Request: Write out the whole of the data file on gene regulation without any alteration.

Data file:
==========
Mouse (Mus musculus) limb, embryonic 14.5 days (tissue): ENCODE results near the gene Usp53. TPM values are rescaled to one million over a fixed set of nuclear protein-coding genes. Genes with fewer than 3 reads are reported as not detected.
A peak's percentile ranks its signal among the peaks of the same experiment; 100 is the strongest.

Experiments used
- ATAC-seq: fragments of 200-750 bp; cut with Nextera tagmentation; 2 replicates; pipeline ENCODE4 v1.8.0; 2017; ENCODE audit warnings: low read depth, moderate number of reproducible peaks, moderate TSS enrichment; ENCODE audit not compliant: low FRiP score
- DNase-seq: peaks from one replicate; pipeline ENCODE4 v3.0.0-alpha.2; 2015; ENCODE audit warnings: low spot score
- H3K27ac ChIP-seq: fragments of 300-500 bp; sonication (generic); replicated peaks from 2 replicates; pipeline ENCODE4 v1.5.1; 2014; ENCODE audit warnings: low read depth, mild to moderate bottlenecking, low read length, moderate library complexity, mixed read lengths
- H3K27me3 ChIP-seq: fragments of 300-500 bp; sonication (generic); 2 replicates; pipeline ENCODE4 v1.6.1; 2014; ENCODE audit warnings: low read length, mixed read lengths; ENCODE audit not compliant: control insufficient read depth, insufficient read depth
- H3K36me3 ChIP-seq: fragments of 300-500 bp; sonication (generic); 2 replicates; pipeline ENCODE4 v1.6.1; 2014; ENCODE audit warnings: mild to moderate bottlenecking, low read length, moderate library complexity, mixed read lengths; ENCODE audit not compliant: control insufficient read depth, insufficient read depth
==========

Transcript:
Mouse (Mus musculus) limb, embryonic 14.5 days (tissue): ENCODE results near the gene Usp53. TPM values are rescaled to one million over a fixed set of nuclear protein-coding genes. Genes with fewer than 3 reads are reported as not detected.
A peak's percentile ranks its signal among the peaks of the same experiment; 100 is the strongest.

Experiments used
- ATAC-seq: fragments of 200-750 bp; cut with Nextera tagmentation; 2 replicates; pipeline ENCODE4 v1.8.0; 2017; ENCODE audit warnings: low read depth, moderate number of reproducible peaks, moderate TSS enrichment; ENCODE audit not compliant: low FRiP score
- DNase-seq: peaks from one replicate; pipeline ENCODE4 v3.0.0-alpha.2; 2015; ENCODE audit warnings: low spot score
- H3K27ac ChIP-seq: fragments of 300-500 bp; sonication (generic); replicated peaks from 2 replicates; pipeline ENCODE4 v1.5.1; 2014; ENCODE audit warnings: low read depth, mild to moderate bottlenecking, low read length, moderate library complexity, mixed read lengths
- H3K27me3 ChIP-seq: fragments of 300-500 bp; sonication (generic); 2 replicates; pipeline ENCODE4 v1.6.1; 2014; ENCODE audit warnings: low read length, mixed read lengths; ENCODE audit not compliant: control insufficient read depth, insufficient read depth
- H3K36me3 ChIP-seq: fragments of 300-500 bp; sonication (generic); 2 replicates; pipeline ENCODE4 v1.6.1; 2014; ENCODE audit warnings: mild to moderate bottlenecking, low read length, moderate library complexity, mixed read lengths; ENCODE audit not compliant: control insufficient read depth, insufficient read depth